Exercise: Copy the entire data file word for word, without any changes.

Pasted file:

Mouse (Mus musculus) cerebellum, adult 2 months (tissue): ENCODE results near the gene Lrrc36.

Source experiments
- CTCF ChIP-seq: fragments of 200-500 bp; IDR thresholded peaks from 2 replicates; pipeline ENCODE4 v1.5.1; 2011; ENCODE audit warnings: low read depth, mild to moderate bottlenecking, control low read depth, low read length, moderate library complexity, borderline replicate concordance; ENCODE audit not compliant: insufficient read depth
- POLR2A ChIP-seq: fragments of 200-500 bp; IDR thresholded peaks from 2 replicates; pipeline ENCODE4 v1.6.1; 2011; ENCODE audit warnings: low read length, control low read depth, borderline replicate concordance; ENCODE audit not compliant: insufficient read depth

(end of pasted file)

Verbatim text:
Mouse (Mus musculus) cerebellum, adult 2 months (tissue): ENCODE results near the gene Lrrc36.

Source experiments
- CTCF ChIP-seq: fragments of 200-500 bp; IDR thresholded peaks from 2 replicates; pipeline ENCODE4 v1.5.1; 2011; ENCODE audit warnings: low read depth, mild to moderate bottlenecking, control low read depth, low read length, moderate library complexity, borderline replicate concordance; ENCODE audit not compliant: insufficient read depth
- POLR2A ChIP-seq: fragments of 200-500 bp; IDR thresholded peaks from 2 replicates; pipeline ENCODE4 v1.6.1; 2011; ENCODE audit warnings: low read length, control low read depth, borderline replicate concordance; ENCODE audit not compliant: insufficient read depth